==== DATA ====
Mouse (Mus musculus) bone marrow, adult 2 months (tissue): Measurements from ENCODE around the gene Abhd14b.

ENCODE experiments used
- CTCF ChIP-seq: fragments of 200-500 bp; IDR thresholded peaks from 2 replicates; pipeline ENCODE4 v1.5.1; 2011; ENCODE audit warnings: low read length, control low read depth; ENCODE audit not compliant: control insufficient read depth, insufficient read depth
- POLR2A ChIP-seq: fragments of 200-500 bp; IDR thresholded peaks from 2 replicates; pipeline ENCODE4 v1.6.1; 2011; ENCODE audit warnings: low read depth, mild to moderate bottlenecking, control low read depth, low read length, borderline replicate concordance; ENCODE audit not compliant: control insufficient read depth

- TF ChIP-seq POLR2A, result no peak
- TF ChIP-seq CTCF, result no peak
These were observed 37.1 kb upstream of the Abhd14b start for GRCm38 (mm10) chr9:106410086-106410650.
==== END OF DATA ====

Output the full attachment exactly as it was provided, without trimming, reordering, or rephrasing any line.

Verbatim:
Mouse (Mus musculus) bone marrow, adult 2 months (tissue): Measurements from ENCODE around the gene Abhd14b.

ENCODE experiments used
- CTCF ChIP-seq: fragments of 200-500 bp; IDR thresholded peaks from 2 replicates; pipeline ENCODE4 v1.5.1; 2011; ENCODE audit warnings: low read length, control low read depth; ENCODE audit not compliant: control insufficient read depth, insufficient read depth
- POLR2A ChIP-seq: fragments of 200-500 bp; IDR thresholded peaks from 2 replicates; pipeline ENCODE4 v1.6.1; 2011; ENCODE audit warnings: low read depth, mild to moderate bottlenecking, control low read depth, low read length, borderline replicate concordance; ENCODE audit not compliant: control insufficient read depth

- TF ChIP-seq POLR2A, result no peak
- TF ChIP-seq CTCF, result no peak
These were observed 37.1 kb upstream of the Abhd14b start for GRCm38 (mm10) chr9:106410086-106410650.